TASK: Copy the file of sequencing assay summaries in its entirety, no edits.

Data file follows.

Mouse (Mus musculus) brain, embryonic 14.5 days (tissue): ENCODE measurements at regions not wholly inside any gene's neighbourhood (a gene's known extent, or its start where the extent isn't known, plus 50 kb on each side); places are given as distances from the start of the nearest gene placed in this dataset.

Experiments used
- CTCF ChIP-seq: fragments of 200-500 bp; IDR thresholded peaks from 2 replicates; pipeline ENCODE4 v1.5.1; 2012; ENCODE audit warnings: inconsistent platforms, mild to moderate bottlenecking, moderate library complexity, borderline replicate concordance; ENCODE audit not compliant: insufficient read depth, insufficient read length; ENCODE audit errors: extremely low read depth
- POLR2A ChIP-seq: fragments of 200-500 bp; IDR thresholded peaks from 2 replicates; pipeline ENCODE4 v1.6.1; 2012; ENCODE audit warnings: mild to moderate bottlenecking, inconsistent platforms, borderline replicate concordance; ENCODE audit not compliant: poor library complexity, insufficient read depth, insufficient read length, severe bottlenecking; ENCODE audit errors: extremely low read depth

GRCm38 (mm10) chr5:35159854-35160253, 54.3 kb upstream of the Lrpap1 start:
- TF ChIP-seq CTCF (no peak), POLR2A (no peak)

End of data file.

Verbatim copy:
Mouse (Mus musculus) brain, embryonic 14.5 days (tissue): ENCODE measurements at regions not wholly inside any gene's neighbourhood (a gene's known extent, or its start where the extent isn't known, plus 50 kb on each side); places are given as distances from the start of the nearest gene placed in this dataset.

Experiments used
- CTCF ChIP-seq: fragments of 200-500 bp; IDR thresholded peaks from 2 replicates; pipeline ENCODE4 v1.5.1; 2012; ENCODE audit warnings: inconsistent platforms, mild to moderate bottlenecking, moderate library complexity, borderline replicate concordance; ENCODE audit not compliant: insufficient read depth, insufficient read length; ENCODE audit errors: extremely low read depth
- POLR2A ChIP-seq: fragments of 200-500 bp; IDR thresholded peaks from 2 replicates; pipeline ENCODE4 v1.6.1; 2012; ENCODE audit warnings: mild to moderate bottlenecking, inconsistent platforms, borderline replicate concordance; ENCODE audit not compliant: poor library complexity, insufficient read depth, insufficient read length, severe bottlenecking; ENCODE audit errors: extremely low read depth

GRCm38 (mm10) chr5:35159854-35160253, 54.3 kb upstream of the Lrpap1 start:
- TF ChIP-seq CTCF (no peak), POLR2A (no peak)